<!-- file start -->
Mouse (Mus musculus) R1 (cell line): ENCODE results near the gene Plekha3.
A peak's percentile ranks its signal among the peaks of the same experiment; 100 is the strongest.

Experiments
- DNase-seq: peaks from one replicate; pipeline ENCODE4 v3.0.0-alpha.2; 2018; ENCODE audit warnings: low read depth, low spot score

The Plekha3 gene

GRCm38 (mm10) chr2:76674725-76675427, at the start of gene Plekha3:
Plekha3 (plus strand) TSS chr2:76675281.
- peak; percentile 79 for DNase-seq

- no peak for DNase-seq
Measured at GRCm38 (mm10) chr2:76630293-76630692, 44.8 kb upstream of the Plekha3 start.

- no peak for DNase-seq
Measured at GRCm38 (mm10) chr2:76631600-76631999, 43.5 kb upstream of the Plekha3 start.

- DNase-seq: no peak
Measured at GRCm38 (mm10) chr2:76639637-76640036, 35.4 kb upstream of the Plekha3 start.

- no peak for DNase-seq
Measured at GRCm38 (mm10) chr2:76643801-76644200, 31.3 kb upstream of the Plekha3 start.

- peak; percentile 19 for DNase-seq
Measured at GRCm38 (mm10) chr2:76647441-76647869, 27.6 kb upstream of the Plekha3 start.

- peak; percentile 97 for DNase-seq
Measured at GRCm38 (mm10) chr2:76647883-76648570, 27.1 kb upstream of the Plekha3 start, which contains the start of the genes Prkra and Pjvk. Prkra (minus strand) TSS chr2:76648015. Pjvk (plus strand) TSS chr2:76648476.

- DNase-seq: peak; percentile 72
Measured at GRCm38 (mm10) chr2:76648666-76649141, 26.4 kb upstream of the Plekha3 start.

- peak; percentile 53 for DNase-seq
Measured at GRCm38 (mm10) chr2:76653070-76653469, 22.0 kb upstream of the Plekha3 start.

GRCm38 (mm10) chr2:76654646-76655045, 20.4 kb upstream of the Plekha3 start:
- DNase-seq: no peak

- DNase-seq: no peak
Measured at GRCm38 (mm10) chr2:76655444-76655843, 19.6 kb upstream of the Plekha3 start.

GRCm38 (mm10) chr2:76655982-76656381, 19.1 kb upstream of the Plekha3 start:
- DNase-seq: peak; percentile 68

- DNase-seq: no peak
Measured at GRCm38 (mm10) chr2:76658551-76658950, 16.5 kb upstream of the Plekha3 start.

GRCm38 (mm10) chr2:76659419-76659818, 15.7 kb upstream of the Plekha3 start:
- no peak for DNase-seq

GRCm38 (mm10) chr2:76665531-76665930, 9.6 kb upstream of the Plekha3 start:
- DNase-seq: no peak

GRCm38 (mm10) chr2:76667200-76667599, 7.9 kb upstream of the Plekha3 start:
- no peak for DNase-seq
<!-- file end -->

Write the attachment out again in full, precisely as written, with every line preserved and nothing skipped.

Mouse (Mus musculus) R1 (cell line): ENCODE results near the gene Plekha3.
A peak's percentile ranks its signal among the peaks of the same experiment; 100 is the strongest.

Experiments
- DNase-seq: peaks from one replicate; pipeline ENCODE4 v3.0.0-alpha.2; 2018; ENCODE audit warnings: low read depth, low spot score

The Plekha3 gene

GRCm38 (mm10) chr2:76674725-76675427, at the start of gene Plekha3:
Plekha3 (plus strand) TSS chr2:76675281.
- peak; percentile 79 for DNase-seq

- no peak for DNase-seq
Measured at GRCm38 (mm10) chr2:76630293-76630692, 44.8 kb upstream of the Plekha3 start.

- no peak for DNase-seq
Measured at GRCm38 (mm10) chr2:76631600-76631999, 43.5 kb upstream of the Plekha3 start.

- DNase-seq: no peak
Measured at GRCm38 (mm10) chr2:76639637-76640036, 35.4 kb upstream of the Plekha3 start.

- no peak for DNase-seq
Measured at GRCm38 (mm10) chr2:76643801-76644200, 31.3 kb upstream of the Plekha3 start.

- peak; percentile 19 for DNase-seq
Measured at GRCm38 (mm10) chr2:76647441-76647869, 27.6 kb upstream of the Plekha3 start.

- peak; percentile 97 for DNase-seq
Measured at GRCm38 (mm10) chr2:76647883-76648570, 27.1 kb upstream of the Plekha3 start, which contains the start of the genes Prkra and Pjvk. Prkra (minus strand) TSS chr2:76648015. Pjvk (plus strand) TSS chr2:76648476.

- DNase-seq: peak; percentile 72
Measured at GRCm38 (mm10) chr2:76648666-76649141, 26.4 kb upstream of the Plekha3 start.

- peak; percentile 53 for DNase-seq
Measured at GRCm38 (mm10) chr2:76653070-76653469, 22.0 kb upstream of the Plekha3 start.

GRCm38 (mm10) chr2:76654646-76655045, 20.4 kb upstream of the Plekha3 start:
- DNase-seq: no peak

- DNase-seq: no peak
Measured at GRCm38 (mm10) chr2:76655444-76655843, 19.6 kb upstream of the Plekha3 start.

GRCm38 (mm10) chr2:76655982-76656381, 19.1 kb upstream of the Plekha3 start:
- DNase-seq: peak; percentile 68

- DNase-seq: no peak
Measured at GRCm38 (mm10) chr2:76658551-76658950, 16.5 kb upstream of the Plekha3 start.

GRCm38 (mm10) chr2:76659419-76659818, 15.7 kb upstream of the Plekha3 start:
- no peak for DNase-seq

GRCm38 (mm10) chr2:76665531-76665930, 9.6 kb upstream of the Plekha3 start:
- DNase-seq: no peak

GRCm38 (mm10) chr2:76667200-76667599, 7.9 kb upstream of the Plekha3 start:
- no peak for DNase-seq